British Columbia has confirmed 63,484 coronavirus cases to date, while Manitoba has seen 28,476 cases, and Saskatchewan has recorded 21,917.
Other parts of the country have seen far fewer cases throughout the pandemic, with some provinces and territories yet to reach 1,000 cumulative cases.
Nova Scotia has reported 1,570 COVID-19 cases since March 2020, and New Brunswick has confirmed 1,104. Newfoundland and Labrador has seen 398 cases as of January 24.
There have been 267 coronavirus cases in Nunavut and 110 in Prince Edward Island. Yukon has reported 70 virus cases to date, and the Northwest Territories has seen 31.
This Mississauga neighbourhood has one of the highest COVID-19 percent positivity rates in Ontario – insauga.com
One Mississauga neighbourhood has one of the highest COVID-19 percent positivity rates (percentage of positive COVID-19 tests in the area) in Ontario, according to Toronto-based research group ICES.
ICES provided an overview of the sociodemographic and clinical characteristics of individuals in Ontario who tested and confirmed positive for COVID-19 during the week of January 10 to 16.
From January 10 to 16, the Mississauga area with postal code beginning with L5W (area of Derry and Mavis Rd) had one the highest percent positivity rates at 16.9%.
The top 10 Ontario neighbourhoods included five from Peel:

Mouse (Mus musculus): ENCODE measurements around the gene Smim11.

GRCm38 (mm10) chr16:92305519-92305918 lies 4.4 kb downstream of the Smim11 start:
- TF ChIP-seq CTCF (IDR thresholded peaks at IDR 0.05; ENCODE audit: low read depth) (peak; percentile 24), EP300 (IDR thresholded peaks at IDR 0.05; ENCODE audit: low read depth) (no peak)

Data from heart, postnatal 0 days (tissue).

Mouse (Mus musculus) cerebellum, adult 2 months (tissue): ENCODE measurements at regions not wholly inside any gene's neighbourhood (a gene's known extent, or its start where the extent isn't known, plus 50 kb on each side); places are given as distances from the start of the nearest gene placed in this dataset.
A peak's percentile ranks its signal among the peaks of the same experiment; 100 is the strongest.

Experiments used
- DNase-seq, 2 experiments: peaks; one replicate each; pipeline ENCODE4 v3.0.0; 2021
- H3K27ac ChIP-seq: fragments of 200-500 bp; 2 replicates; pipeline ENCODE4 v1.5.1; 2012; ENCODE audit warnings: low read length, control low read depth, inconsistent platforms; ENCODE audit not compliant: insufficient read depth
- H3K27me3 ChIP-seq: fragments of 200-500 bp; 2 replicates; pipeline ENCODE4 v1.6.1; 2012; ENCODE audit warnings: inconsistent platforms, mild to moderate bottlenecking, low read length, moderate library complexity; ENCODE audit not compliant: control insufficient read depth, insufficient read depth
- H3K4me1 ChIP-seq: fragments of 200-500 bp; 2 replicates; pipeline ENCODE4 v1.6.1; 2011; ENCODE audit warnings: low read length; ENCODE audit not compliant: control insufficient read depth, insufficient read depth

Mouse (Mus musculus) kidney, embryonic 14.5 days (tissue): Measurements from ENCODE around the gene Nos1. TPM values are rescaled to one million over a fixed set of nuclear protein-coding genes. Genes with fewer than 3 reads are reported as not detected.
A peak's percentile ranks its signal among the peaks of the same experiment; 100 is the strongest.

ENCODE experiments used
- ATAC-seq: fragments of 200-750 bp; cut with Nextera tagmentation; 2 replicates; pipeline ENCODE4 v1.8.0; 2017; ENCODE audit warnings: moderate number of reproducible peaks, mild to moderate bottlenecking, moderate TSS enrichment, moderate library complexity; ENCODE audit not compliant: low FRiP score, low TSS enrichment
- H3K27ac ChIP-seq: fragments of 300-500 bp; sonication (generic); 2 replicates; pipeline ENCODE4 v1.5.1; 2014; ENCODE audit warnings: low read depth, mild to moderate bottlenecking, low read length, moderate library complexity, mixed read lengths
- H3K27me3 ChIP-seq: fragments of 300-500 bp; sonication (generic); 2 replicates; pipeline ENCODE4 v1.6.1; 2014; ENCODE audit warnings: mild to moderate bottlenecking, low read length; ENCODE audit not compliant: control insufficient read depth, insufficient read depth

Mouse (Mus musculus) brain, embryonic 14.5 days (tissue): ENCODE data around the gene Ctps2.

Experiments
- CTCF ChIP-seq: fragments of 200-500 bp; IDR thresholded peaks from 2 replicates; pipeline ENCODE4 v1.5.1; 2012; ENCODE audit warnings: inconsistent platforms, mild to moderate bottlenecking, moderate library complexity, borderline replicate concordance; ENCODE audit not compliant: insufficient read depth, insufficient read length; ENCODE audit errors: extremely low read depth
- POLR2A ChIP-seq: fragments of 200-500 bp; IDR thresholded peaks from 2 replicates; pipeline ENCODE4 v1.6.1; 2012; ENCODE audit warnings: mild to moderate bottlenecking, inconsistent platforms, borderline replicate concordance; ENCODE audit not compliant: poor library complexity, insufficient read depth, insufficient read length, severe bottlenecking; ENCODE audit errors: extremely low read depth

- L6P, Brampton at 19.4% (area of Castlemore and The Gore Rd)
- L5W, Mississauga at 16.9% (area of Derry and Mavis Rd)
- L6T, Brampton at 16.6% (area of Highway 407 from the 410 to Goreway Dr)
- L6W, Brampton at 16.0% (area of Steeles Ave East and Kennedy Rd South)
- L6R, Brampton at 15.8% (area of Bramalea Rd at Sandalwood Pkwy East)
The rest of the top 10 constituted four neighbourhoods in Toronto and one in York Region.
According to ICES’ data, Peel had the highest percent positivity (11.7%) out of all of Ontario’s 34 Public Health Units, followed by Toronto and Windsor-Essex County. Ontario’s overall percent positivity was 5.4%.
“The percent positivity was relatively lower among persons living in long-term care homes (4.5%), compared to those not living in long-term care (5.5%),” ICES said.
“Twelve FSAs (forward sortation areas) had 15% positivity or greater (within Toronto, Peel, and York), representing a decrease in the number of high-positivity FSAs compared to the week of January 3 (during which twenty four FSAs had greater than 15% positivity). Numerous high-positivity FSAs (L5W, L6W, L6Y, L4T, N4W, M6M, M1C, L4Z, N8H, MU, L4L, M2J, M2R) were also experiencing outbreaks in long-term care homes.”
ICES says percent positivity increased among children over the course of December, but these changes did not always correlate with changes in incidence, likely due in part to decreased testing rates.
Testing rates decreased over the course of December for all age groups, especially for children aged 2-13 years.
The full data is available to read here.
Images courtesy of ICES